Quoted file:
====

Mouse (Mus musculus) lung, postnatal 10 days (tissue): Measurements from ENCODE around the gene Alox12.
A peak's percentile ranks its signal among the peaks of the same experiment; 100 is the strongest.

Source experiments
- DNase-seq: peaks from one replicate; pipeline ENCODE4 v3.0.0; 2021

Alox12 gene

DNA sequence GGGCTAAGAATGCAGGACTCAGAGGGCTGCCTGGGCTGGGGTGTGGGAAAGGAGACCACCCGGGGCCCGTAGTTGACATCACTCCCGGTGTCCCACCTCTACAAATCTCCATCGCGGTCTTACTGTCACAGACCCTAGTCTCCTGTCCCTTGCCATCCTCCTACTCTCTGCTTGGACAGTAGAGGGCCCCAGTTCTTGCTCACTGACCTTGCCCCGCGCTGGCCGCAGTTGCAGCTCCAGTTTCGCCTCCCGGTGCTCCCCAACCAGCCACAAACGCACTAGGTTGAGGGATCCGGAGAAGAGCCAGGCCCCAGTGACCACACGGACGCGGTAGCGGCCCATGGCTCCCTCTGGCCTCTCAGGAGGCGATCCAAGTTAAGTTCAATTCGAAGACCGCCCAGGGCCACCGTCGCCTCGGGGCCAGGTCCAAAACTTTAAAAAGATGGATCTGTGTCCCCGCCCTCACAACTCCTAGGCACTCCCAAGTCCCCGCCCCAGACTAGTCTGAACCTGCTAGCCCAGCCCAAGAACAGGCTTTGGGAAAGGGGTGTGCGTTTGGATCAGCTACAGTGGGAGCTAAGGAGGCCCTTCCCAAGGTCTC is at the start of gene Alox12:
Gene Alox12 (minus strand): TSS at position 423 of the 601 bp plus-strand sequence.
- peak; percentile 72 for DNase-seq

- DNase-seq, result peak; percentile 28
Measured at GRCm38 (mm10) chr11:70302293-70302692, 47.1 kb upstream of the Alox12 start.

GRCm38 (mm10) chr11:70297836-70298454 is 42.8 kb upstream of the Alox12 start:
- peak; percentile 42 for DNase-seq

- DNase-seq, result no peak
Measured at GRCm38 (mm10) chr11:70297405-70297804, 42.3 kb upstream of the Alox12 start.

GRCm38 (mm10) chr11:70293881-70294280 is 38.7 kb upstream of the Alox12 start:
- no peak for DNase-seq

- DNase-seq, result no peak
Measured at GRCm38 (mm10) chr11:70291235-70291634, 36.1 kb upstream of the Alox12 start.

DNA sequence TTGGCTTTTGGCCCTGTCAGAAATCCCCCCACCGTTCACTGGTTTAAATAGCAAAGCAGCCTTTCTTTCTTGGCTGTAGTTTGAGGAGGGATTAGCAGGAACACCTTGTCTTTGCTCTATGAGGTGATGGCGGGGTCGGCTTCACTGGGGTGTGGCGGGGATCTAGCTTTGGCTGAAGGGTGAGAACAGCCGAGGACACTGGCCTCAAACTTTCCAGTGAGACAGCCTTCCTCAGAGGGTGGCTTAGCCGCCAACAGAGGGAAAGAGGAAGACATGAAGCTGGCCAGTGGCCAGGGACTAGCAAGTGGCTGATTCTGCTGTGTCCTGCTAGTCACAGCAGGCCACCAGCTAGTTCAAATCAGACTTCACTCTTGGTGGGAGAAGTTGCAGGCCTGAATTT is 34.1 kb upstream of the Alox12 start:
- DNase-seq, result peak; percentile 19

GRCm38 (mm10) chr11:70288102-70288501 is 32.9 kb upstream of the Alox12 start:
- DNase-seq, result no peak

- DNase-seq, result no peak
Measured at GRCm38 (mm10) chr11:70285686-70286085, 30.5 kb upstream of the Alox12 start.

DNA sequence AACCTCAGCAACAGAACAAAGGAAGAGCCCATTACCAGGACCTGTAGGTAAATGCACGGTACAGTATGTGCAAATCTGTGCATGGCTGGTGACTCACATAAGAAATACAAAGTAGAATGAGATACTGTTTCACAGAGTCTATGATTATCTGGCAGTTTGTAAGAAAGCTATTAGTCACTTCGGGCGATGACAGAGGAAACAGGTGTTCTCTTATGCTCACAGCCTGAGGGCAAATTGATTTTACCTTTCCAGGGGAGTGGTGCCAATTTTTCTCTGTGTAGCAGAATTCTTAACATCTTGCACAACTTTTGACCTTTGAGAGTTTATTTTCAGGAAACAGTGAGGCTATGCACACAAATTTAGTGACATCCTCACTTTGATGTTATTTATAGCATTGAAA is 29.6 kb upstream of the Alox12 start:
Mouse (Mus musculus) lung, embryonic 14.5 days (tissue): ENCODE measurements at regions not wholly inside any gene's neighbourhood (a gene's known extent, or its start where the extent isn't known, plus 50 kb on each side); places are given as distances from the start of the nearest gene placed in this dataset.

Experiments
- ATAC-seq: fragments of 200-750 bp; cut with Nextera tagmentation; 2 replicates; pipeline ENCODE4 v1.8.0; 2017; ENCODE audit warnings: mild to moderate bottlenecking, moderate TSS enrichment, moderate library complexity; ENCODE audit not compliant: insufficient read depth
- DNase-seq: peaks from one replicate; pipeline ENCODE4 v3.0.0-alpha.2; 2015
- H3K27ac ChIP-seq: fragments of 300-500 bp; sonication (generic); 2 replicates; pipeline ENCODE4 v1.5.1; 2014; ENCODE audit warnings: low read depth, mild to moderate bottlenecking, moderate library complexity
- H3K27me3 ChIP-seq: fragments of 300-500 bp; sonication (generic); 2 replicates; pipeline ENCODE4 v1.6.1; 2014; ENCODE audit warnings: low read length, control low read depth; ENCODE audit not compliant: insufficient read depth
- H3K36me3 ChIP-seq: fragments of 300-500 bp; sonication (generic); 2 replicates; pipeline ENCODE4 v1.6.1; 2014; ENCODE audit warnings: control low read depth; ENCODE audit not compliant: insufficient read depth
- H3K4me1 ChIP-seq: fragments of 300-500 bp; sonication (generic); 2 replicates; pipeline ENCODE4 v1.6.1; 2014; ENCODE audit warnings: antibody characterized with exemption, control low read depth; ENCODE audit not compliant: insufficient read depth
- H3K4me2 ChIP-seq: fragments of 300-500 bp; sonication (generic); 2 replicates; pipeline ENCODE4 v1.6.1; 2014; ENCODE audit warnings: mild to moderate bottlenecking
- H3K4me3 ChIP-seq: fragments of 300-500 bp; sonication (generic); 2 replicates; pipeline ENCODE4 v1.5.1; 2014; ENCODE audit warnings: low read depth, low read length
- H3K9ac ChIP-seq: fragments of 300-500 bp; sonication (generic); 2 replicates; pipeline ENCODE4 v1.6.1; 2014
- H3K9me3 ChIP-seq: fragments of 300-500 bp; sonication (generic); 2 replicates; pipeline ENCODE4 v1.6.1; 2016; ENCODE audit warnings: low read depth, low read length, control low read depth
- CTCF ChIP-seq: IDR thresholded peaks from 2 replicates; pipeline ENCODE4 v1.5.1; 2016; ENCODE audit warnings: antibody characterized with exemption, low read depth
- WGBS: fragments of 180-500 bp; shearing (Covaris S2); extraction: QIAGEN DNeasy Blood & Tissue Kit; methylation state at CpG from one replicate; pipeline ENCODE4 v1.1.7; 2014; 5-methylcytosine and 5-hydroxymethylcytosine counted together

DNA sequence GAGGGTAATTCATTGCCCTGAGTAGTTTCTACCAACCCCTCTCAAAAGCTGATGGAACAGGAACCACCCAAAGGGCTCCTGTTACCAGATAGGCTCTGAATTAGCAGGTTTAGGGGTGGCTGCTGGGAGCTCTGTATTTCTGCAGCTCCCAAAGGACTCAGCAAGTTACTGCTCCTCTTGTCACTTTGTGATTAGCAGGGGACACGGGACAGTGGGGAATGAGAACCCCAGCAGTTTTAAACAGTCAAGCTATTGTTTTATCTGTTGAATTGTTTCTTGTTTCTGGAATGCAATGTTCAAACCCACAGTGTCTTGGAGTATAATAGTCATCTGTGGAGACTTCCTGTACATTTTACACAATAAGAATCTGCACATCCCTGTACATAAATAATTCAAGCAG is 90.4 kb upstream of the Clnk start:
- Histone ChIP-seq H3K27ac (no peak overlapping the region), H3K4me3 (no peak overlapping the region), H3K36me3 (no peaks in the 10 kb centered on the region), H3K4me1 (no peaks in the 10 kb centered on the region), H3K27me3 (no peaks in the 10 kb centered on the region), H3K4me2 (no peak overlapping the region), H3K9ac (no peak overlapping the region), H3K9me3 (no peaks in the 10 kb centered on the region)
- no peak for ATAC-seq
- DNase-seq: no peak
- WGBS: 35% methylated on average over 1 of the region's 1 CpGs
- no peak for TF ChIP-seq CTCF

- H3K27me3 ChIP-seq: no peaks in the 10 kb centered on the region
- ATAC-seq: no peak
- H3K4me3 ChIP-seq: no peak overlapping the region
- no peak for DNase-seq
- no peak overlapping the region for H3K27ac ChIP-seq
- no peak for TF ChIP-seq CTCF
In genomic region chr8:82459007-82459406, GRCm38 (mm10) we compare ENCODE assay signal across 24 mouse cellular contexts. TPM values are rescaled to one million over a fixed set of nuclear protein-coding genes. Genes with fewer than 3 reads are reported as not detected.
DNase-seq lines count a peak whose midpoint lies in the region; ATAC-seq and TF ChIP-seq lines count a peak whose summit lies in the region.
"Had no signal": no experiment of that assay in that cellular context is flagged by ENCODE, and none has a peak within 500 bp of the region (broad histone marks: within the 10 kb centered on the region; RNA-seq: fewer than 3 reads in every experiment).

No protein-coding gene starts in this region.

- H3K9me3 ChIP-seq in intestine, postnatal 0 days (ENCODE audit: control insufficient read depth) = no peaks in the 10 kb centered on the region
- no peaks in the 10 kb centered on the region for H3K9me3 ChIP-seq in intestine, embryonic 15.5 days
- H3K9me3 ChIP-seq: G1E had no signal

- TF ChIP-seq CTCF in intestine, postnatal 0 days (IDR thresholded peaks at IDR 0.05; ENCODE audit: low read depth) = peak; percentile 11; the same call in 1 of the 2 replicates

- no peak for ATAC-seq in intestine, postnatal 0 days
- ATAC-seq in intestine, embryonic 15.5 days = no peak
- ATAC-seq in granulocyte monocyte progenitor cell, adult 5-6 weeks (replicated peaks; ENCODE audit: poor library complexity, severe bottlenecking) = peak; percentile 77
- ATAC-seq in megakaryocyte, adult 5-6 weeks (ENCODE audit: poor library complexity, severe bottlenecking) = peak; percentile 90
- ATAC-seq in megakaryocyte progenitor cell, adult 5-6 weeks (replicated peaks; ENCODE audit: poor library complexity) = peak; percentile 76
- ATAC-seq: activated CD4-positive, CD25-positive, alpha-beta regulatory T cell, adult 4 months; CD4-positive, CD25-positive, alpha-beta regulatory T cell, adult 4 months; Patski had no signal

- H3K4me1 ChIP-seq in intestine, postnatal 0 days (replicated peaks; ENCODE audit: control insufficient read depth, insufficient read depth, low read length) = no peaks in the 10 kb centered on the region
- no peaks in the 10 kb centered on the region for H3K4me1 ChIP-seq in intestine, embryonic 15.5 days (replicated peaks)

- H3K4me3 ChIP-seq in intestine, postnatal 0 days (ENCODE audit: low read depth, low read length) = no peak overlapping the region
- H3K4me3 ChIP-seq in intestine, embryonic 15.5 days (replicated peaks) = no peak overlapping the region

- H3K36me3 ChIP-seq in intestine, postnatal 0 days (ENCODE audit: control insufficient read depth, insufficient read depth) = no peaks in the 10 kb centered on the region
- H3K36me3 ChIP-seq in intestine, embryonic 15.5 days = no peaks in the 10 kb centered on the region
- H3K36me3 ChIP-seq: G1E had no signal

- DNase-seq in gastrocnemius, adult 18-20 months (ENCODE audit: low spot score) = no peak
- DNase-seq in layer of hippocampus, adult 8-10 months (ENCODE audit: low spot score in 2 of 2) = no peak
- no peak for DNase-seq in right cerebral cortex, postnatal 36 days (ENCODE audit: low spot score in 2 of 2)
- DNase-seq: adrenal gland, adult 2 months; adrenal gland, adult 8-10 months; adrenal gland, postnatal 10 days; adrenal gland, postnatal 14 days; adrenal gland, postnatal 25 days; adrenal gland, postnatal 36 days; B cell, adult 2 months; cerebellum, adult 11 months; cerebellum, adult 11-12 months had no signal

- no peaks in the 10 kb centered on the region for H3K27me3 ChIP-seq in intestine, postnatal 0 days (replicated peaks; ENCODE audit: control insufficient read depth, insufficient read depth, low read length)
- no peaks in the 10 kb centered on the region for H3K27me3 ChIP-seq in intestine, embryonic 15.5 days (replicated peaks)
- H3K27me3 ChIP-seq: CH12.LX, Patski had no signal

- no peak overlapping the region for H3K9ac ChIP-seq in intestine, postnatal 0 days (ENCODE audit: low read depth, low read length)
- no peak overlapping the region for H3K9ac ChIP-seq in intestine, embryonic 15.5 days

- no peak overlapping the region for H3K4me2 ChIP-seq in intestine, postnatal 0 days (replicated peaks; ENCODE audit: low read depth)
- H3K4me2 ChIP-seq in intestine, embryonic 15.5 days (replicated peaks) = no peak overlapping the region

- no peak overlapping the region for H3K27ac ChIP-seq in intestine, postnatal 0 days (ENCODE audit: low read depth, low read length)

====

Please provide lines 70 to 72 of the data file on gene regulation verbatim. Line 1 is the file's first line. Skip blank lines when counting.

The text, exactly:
- H3K36me3 ChIP-seq in intestine, postnatal 0 days (ENCODE audit: control insufficient read depth, insufficient read depth) = no peaks in the 10 kb centered on the region
- H3K36me3 ChIP-seq in intestine, embryonic 15.5 days = no peaks in the 10 kb centered on the region
- H3K36me3 ChIP-seq: G1E had no signal